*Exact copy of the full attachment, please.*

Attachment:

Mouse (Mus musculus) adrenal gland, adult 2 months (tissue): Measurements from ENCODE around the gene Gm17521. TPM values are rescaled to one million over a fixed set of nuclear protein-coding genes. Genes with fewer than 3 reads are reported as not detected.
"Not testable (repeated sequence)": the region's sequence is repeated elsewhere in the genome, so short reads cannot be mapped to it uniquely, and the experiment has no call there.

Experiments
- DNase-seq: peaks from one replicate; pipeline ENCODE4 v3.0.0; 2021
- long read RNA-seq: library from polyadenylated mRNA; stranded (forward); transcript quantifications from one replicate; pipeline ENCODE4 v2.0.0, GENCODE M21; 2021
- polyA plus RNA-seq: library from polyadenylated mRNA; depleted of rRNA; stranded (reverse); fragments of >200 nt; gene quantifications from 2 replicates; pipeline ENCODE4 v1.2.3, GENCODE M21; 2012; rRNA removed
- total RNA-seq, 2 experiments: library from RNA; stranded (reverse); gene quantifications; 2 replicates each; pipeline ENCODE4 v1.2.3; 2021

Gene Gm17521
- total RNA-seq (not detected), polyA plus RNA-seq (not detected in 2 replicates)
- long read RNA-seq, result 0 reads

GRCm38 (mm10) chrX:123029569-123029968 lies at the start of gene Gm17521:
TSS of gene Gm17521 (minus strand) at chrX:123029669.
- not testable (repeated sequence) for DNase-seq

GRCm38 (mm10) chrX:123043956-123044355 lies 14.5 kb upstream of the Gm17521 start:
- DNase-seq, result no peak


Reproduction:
Mouse (Mus musculus) adrenal gland, adult 2 months (tissue): Measurements from ENCODE around the gene Gm17521. TPM values are rescaled to one million over a fixed set of nuclear protein-coding genes. Genes with fewer than 3 reads are reported as not detected.
"Not testable (repeated sequence)": the region's sequence is repeated elsewhere in the genome, so short reads cannot be mapped to it uniquely, and the experiment has no call there.

Experiments
- DNase-seq: peaks from one replicate; pipeline ENCODE4 v3.0.0; 2021
- long read RNA-seq: library from polyadenylated mRNA; stranded (forward); transcript quantifications from one replicate; pipeline ENCODE4 v2.0.0, GENCODE M21; 2021
- polyA plus RNA-seq: library from polyadenylated mRNA; depleted of rRNA; stranded (reverse); fragments of >200 nt; gene quantifications from 2 replicates; pipeline ENCODE4 v1.2.3, GENCODE M21; 2012; rRNA removed
- total RNA-seq, 2 experiments: library from RNA; stranded (reverse); gene quantifications; 2 replicates each; pipeline ENCODE4 v1.2.3; 2021

Gene Gm17521
- total RNA-seq (not detected), polyA plus RNA-seq (not detected in 2 replicates)
- long read RNA-seq, result 0 reads

GRCm38 (mm10) chrX:123029569-123029968 lies at the start of gene Gm17521:
TSS of gene Gm17521 (minus strand) at chrX:123029669.
- not testable (repeated sequence) for DNase-seq

GRCm38 (mm10) chrX:123043956-123044355 lies 14.5 kb upstream of the Gm17521 start:
- DNase-seq, result no peak